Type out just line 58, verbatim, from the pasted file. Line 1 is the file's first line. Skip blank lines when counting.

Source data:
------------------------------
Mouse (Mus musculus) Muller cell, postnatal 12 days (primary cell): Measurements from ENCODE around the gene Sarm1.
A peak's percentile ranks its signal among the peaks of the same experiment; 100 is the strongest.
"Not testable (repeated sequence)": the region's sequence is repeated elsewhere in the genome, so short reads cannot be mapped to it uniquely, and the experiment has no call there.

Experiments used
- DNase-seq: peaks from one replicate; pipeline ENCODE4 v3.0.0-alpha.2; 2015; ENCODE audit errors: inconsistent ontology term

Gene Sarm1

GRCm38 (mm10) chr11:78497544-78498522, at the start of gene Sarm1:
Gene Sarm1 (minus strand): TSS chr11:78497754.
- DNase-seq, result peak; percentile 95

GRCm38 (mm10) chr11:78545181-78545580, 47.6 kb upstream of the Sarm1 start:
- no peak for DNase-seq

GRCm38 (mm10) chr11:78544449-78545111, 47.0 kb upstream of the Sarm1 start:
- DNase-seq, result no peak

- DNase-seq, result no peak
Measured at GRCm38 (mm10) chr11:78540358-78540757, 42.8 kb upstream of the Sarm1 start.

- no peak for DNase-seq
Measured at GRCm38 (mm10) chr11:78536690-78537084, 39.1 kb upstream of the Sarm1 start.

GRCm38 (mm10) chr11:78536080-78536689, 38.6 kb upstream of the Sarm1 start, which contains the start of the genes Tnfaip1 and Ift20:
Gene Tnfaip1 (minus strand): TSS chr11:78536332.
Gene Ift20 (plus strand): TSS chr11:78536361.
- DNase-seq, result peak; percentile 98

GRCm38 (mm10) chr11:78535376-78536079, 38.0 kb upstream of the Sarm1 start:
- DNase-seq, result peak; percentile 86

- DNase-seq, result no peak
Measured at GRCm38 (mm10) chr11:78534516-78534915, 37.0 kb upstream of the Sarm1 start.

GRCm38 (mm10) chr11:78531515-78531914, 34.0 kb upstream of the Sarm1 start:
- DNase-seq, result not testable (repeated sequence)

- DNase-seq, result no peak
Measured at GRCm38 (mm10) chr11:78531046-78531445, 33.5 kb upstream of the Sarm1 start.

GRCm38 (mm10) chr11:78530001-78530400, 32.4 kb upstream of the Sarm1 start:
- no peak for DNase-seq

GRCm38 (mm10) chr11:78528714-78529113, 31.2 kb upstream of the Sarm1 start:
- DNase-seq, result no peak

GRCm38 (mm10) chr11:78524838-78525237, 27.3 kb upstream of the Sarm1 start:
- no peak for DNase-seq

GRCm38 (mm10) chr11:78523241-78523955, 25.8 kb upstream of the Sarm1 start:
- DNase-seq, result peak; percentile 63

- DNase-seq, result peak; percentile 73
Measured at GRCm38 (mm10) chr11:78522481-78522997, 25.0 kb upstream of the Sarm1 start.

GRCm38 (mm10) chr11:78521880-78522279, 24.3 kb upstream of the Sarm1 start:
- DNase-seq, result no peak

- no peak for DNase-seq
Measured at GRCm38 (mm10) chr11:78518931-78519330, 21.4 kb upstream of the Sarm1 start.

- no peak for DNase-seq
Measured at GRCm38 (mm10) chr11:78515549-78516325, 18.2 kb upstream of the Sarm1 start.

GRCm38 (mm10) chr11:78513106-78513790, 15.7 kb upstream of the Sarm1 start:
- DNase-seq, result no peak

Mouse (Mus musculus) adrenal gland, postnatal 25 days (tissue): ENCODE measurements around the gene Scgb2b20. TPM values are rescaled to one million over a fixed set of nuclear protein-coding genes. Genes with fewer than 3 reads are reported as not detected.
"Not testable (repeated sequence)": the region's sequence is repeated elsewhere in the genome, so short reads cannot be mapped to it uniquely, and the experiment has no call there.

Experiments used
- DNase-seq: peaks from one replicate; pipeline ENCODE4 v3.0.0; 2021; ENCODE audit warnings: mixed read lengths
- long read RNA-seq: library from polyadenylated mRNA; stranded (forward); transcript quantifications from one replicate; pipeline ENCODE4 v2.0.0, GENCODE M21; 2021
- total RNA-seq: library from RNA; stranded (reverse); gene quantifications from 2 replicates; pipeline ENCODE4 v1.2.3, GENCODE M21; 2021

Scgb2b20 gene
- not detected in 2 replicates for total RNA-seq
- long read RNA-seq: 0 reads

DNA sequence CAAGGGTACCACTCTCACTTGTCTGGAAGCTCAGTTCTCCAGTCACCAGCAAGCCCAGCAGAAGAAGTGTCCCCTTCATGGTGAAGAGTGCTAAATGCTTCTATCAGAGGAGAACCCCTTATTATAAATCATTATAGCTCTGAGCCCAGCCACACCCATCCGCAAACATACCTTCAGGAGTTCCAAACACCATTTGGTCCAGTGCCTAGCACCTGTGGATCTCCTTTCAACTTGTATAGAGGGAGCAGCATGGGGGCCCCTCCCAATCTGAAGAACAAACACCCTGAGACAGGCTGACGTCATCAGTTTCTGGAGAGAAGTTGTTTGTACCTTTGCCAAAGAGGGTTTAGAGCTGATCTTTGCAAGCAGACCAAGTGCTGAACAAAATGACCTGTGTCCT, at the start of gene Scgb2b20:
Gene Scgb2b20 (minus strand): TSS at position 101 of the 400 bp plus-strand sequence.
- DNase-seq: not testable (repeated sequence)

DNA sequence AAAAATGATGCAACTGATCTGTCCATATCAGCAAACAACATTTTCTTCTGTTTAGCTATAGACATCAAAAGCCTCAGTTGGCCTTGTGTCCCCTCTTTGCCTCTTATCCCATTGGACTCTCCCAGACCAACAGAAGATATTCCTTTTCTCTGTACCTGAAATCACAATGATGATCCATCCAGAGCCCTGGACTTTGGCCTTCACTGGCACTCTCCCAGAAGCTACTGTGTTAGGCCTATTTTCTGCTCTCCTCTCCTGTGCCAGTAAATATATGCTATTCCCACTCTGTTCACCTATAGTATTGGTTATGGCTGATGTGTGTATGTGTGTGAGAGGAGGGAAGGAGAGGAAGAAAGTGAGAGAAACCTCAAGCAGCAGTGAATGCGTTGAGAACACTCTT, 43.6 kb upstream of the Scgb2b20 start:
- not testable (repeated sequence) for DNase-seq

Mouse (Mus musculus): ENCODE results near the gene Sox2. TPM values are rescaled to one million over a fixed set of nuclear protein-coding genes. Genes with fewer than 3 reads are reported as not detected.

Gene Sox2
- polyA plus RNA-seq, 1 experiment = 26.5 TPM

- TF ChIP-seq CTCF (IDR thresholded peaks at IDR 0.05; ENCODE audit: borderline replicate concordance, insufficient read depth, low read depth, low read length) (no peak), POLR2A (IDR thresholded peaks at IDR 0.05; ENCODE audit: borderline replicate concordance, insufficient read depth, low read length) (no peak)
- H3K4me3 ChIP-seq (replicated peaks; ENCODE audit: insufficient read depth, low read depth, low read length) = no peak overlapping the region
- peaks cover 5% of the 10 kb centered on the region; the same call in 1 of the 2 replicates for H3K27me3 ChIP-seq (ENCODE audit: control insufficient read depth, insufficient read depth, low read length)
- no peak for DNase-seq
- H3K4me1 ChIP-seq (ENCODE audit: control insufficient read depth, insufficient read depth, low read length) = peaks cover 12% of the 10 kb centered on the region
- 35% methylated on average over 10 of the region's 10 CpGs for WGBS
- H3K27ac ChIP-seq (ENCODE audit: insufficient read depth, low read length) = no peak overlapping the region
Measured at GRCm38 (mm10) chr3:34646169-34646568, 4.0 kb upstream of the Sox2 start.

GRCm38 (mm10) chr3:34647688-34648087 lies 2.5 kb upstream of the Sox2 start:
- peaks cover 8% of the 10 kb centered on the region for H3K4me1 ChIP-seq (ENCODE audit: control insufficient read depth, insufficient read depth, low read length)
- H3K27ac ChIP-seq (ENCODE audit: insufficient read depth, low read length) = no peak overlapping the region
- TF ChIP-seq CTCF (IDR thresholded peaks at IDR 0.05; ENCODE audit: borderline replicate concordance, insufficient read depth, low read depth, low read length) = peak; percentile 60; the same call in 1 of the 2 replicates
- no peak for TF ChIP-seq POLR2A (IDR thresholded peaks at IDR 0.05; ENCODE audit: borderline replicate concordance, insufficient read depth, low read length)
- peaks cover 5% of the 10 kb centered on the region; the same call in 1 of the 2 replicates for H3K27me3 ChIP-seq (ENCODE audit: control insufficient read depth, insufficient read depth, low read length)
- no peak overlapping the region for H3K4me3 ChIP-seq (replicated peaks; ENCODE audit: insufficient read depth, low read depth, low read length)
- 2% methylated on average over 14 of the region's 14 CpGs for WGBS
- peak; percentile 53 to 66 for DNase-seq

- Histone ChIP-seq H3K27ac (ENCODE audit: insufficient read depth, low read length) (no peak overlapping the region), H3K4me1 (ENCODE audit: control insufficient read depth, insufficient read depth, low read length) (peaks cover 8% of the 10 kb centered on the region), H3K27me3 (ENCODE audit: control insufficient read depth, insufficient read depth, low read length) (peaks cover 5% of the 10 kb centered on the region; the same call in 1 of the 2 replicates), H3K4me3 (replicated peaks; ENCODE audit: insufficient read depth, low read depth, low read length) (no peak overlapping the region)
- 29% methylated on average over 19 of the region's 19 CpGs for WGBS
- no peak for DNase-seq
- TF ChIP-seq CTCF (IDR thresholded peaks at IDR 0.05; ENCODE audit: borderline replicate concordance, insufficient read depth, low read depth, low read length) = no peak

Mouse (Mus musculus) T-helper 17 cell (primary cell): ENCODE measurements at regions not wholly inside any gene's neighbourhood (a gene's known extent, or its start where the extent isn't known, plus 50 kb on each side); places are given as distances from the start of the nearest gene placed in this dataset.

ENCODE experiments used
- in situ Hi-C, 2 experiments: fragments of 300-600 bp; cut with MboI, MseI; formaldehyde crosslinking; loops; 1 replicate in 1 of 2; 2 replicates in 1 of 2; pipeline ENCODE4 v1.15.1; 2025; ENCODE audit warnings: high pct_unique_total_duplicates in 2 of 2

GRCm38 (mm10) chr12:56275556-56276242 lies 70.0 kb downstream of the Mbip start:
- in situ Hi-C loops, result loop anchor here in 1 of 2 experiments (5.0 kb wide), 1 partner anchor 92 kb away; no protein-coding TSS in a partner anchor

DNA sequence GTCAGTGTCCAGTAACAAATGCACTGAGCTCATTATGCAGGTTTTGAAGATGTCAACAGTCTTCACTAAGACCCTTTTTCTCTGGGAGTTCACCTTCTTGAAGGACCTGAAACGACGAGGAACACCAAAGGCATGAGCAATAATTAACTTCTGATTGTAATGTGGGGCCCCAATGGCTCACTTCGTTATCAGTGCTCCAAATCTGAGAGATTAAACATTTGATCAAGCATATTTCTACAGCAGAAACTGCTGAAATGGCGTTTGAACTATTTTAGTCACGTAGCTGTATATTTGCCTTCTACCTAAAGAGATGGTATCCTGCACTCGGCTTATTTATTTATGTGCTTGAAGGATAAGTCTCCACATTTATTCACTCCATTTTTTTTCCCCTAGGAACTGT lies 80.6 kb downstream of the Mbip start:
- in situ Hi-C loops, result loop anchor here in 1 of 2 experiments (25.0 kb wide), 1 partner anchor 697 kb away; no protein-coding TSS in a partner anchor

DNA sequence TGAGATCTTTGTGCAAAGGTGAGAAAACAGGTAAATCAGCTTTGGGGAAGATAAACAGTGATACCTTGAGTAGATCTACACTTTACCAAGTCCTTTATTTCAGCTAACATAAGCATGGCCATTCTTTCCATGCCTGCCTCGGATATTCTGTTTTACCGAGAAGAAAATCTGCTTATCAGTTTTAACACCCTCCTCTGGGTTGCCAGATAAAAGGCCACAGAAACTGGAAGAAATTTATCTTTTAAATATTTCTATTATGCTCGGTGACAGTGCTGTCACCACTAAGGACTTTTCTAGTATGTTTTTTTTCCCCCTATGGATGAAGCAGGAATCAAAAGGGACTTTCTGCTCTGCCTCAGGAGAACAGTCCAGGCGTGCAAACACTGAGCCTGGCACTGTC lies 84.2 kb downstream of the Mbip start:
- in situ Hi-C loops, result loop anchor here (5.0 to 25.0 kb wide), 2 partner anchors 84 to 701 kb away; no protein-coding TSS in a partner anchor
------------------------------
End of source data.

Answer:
Gene Scgb2b20 (minus strand): TSS at position 101 of the 400 bp plus-strand sequence.